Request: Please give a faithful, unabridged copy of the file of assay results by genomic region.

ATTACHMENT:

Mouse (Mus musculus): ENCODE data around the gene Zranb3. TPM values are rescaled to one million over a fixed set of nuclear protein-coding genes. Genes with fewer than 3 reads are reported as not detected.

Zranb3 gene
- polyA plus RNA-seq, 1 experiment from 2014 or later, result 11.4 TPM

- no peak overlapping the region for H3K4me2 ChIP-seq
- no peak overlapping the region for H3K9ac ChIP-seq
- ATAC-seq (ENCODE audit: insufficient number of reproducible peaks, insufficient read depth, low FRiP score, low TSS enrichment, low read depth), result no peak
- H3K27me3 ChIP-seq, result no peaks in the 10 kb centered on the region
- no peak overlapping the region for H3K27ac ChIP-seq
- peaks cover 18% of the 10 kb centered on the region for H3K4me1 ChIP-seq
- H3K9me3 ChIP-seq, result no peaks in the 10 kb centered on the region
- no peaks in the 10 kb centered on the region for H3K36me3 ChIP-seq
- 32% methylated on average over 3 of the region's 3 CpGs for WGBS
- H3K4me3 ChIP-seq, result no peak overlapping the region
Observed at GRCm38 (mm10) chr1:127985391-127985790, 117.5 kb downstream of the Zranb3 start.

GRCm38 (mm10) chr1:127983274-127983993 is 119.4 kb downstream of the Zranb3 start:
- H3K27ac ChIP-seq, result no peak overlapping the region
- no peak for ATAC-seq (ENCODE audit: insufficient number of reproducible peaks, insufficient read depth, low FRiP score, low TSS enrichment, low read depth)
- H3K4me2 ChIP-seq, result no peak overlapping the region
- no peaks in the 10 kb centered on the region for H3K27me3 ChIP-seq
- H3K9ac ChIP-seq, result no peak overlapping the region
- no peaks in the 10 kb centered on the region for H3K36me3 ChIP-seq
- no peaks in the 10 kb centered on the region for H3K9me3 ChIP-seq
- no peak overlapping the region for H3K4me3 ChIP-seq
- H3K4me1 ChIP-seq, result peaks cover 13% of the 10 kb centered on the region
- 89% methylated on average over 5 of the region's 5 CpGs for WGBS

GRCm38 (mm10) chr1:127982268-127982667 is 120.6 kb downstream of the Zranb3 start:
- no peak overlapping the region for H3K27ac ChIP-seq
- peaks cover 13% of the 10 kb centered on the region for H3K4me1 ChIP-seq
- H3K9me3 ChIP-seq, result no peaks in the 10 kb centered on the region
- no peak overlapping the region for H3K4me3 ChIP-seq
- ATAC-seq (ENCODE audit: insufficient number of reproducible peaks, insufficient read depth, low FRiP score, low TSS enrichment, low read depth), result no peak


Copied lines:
Mouse (Mus musculus): ENCODE data around the gene Zranb3. TPM values are rescaled to one million over a fixed set of nuclear protein-coding genes. Genes with fewer than 3 reads are reported as not detected.

Zranb3 gene
- polyA plus RNA-seq, 1 experiment from 2014 or later, result 11.4 TPM

- no peak overlapping the region for H3K4me2 ChIP-seq
- no peak overlapping the region for H3K9ac ChIP-seq
- ATAC-seq (ENCODE audit: insufficient number of reproducible peaks, insufficient read depth, low FRiP score, low TSS enrichment, low read depth), result no peak
- H3K27me3 ChIP-seq, result no peaks in the 10 kb centered on the region
- no peak overlapping the region for H3K27ac ChIP-seq
- peaks cover 18% of the 10 kb centered on the region for H3K4me1 ChIP-seq
- H3K9me3 ChIP-seq, result no peaks in the 10 kb centered on the region
- no peaks in the 10 kb centered on the region for H3K36me3 ChIP-seq
- 32% methylated on average over 3 of the region's 3 CpGs for WGBS
- H3K4me3 ChIP-seq, result no peak overlapping the region
Observed at GRCm38 (mm10) chr1:127985391-127985790, 117.5 kb downstream of the Zranb3 start.

GRCm38 (mm10) chr1:127983274-127983993 is 119.4 kb downstream of the Zranb3 start:
- H3K27ac ChIP-seq, result no peak overlapping the region
- no peak for ATAC-seq (ENCODE audit: insufficient number of reproducible peaks, insufficient read depth, low FRiP score, low TSS enrichment, low read depth)
- H3K4me2 ChIP-seq, result no peak overlapping the region
- no peaks in the 10 kb centered on the region for H3K27me3 ChIP-seq
- H3K9ac ChIP-seq, result no peak overlapping the region
- no peaks in the 10 kb centered on the region for H3K36me3 ChIP-seq
- no peaks in the 10 kb centered on the region for H3K9me3 ChIP-seq
- no peak overlapping the region for H3K4me3 ChIP-seq
- H3K4me1 ChIP-seq, result peaks cover 13% of the 10 kb centered on the region
- 89% methylated on average over 5 of the region's 5 CpGs for WGBS

GRCm38 (mm10) chr1:127982268-127982667 is 120.6 kb downstream of the Zranb3 start:
- no peak overlapping the region for H3K27ac ChIP-seq
- peaks cover 13% of the 10 kb centered on the region for H3K4me1 ChIP-seq
- H3K9me3 ChIP-seq, result no peaks in the 10 kb centered on the region
- no peak overlapping the region for H3K4me3 ChIP-seq
- ATAC-seq (ENCODE audit: insufficient number of reproducible peaks, insufficient read depth, low FRiP score, low TSS enrichment, low read depth), result no peak